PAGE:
Landslides Prompt Mass Evacuation

Chinese communities near the Three Gorges Dam face life-threatening geological disasters.

2012.04.18
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threegorges305.jpg A view of the Three Gorges Dam in Xiling, in central Hubei province, July 19, 2010.
AFP

Authorities in the central Chinese province of Hubei have begun the mass evacuation of around 100,000 people living near the controversial Three Gorges Dam on the Yangtze River, warning that their homes are at risk from "constant landslides."

Preparations have already begun to move around 20,000 residents of the province's Baodong county by the end of the year, in an operation that will cost the government around U.S. $87 million, according to the state-run news agency Xinhua.

The rest of the affected residents will move within the next three to five years, according to the ministry of land and resources.

Last year, Beijing admitted that there were "urgent" problems with the world's largest hydroelectric power project, which began in 1993 amid fierce criticism from environmentalists, senior officials, and overseas rights groups.

In a May 2011 statement, China's cabinet said: "There are problems that must be urgently resolved in the smooth relocation of residents, ecological protection, and preventing geological disasters."

The dam also had "impacted" downstream shipping, irrigation, and water supplies, the statement said.

Overseas environmental groups have pointed to problems with large hydroelectric dams like the Three Gorges project for many years, saying they are economical in times of drought and a potential safety risk in times of extreme floods.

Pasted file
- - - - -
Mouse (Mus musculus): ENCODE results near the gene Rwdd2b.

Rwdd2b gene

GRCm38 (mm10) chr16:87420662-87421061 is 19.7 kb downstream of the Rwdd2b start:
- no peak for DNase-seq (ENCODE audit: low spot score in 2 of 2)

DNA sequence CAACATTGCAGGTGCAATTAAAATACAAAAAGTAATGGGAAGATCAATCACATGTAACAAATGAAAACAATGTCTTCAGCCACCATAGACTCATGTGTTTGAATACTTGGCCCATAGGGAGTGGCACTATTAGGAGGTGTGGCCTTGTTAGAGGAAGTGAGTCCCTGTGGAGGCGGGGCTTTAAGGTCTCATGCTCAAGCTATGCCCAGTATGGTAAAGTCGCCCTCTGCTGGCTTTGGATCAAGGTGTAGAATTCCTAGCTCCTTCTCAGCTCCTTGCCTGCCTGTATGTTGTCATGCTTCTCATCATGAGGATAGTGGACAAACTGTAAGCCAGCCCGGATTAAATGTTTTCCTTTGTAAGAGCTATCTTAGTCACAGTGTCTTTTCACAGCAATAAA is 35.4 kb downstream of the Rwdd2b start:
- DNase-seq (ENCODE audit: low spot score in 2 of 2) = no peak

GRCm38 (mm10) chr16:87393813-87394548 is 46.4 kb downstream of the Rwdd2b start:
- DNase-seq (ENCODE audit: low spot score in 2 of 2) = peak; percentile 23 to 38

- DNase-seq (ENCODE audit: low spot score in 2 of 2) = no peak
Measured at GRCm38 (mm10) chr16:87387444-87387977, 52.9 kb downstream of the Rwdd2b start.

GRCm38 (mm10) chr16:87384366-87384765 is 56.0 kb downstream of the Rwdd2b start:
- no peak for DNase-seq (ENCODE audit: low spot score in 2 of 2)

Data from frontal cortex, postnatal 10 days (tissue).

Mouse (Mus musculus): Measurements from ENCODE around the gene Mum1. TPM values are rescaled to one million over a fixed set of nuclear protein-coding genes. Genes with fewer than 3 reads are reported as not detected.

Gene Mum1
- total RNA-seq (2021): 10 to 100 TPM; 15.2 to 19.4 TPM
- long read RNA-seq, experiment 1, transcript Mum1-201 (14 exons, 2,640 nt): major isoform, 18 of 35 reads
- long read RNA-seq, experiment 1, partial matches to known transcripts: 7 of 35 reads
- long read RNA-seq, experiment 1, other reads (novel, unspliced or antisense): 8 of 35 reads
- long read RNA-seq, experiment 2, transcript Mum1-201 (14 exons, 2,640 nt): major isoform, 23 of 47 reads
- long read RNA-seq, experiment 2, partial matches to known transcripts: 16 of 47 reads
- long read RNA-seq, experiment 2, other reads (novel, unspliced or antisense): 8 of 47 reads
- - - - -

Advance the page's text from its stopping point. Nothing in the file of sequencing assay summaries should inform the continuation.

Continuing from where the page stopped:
Mass relocation

Around 1.3 million people were originally displaced to make way for the 185-meter Three Gorges dam—completed in 2006—and a reservoir that stretches more than 600 kilometers (370 miles) along the middle reaches of China's Yangtze River and which reached the maximum depth of 175 meters (575 feet) in October 2010.

The mass relocation of farming communities in the dam's catchment area has led to social conflict, with many relocated families saying they are unhappy in their new accommodations, and others saying they have never been given the promised amounts of compensation.

Those who attempt to complain, or return to nonsubmerged areas near the project, are often subjected to detentions, beatings, or other forms of official harassment.

You Jingyou, a Fujian-based rights activist with an engineering background, said the current problems in Hubei resulted from the raising of the water levels in the reservoir to maximum levels in December 2010.

"When they raised the water level in the reservoir, the water table in the land surrounding the reservoir also rose," You said. "This means that sloping land that was previously stable has now become unstable."

"This has led to an increase in the number of geological disasters," he said.

Reported by Xin Yu for RFA's Mandarin service. Translated and written in English by Luisetta Mudie.

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